Thursday, July 04, 2013

The Algal Past and Parasite Present of the Apicoplast

Annu Rev Microbiol. 2013 Jun 26. [Epub ahead of print]

The Algal Past and Parasite Present of the Apicoplast

van Dooren GG, Striepen B.

Research School of Biology, The Australian National University, Canberra, ACT 0200, Australia; email:

Plasmodium and Toxoplasma are genera of apicomplexan parasites that infect millions of people each year. The former causes malaria, and the latter causes neurotropic infections associated with a weakened or developing immune system. These parasites harbor a peculiar organelle, the apicoplast. The apicoplast is the product of an ancient endosymbiosis between a heterotrophic and a photosynthetic protist. We explore the cellular and molecular mechanisms that enabled a stable union of two previously independent organisms. These include the exchange of metabolites, transfer of genes, transport of proteins, and overall coordination of biogenesis and proliferation. These mechanisms are still active today and can be exploited to treat parasite infection. They were shaped by the dramatic changes that occurred in the evolution of the phylum Apicomplexa-including the gain and loss of photosynthesis, adaptation to symbiosis and parasitism, and the explosion of animal diversity-that ultimately provided an aquatic alga access to every biotope on this planet. Expected final online publication date for the Annual Review of Microbiology Volume 67 is September 08, 2013. Please see for revised estimates.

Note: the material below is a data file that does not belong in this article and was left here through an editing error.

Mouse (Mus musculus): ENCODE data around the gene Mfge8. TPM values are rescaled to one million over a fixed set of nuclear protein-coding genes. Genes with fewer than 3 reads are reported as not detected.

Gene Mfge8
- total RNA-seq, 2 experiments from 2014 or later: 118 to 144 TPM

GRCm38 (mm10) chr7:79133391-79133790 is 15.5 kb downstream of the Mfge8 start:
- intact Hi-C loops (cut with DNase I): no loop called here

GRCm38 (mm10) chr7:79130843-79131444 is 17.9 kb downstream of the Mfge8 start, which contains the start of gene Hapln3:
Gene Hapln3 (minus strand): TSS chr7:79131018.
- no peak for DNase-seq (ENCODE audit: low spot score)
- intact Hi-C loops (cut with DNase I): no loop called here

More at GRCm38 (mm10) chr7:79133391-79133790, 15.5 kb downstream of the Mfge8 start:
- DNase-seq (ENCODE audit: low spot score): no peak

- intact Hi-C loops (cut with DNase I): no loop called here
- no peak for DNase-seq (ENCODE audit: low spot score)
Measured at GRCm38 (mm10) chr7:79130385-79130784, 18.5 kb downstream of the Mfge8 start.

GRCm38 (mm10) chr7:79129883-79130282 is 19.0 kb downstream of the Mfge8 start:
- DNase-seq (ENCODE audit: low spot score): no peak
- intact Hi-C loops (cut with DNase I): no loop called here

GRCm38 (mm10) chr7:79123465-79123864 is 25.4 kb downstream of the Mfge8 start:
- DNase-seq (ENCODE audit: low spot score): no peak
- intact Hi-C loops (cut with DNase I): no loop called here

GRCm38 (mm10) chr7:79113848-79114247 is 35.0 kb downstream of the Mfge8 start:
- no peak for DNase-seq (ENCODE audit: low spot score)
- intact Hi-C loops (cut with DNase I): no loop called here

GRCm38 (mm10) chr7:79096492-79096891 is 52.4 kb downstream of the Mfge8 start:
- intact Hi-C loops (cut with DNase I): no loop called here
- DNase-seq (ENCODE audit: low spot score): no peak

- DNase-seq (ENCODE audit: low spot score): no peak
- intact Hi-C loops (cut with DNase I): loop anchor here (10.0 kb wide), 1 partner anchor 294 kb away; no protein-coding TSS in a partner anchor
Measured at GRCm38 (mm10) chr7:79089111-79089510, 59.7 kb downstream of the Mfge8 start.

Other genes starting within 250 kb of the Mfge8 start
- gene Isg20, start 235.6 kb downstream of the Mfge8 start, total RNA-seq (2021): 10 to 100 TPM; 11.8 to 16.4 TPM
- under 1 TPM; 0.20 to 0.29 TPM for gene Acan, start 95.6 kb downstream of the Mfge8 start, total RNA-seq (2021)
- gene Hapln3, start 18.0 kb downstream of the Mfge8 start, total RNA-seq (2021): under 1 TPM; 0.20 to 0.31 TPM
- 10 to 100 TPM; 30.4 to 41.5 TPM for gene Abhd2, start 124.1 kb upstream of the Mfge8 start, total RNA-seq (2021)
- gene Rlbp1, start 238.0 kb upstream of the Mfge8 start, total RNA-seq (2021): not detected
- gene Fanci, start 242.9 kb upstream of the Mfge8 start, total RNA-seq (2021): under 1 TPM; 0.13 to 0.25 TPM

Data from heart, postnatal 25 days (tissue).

PMID: 23808340 [PubMed - as supplied by publisher]

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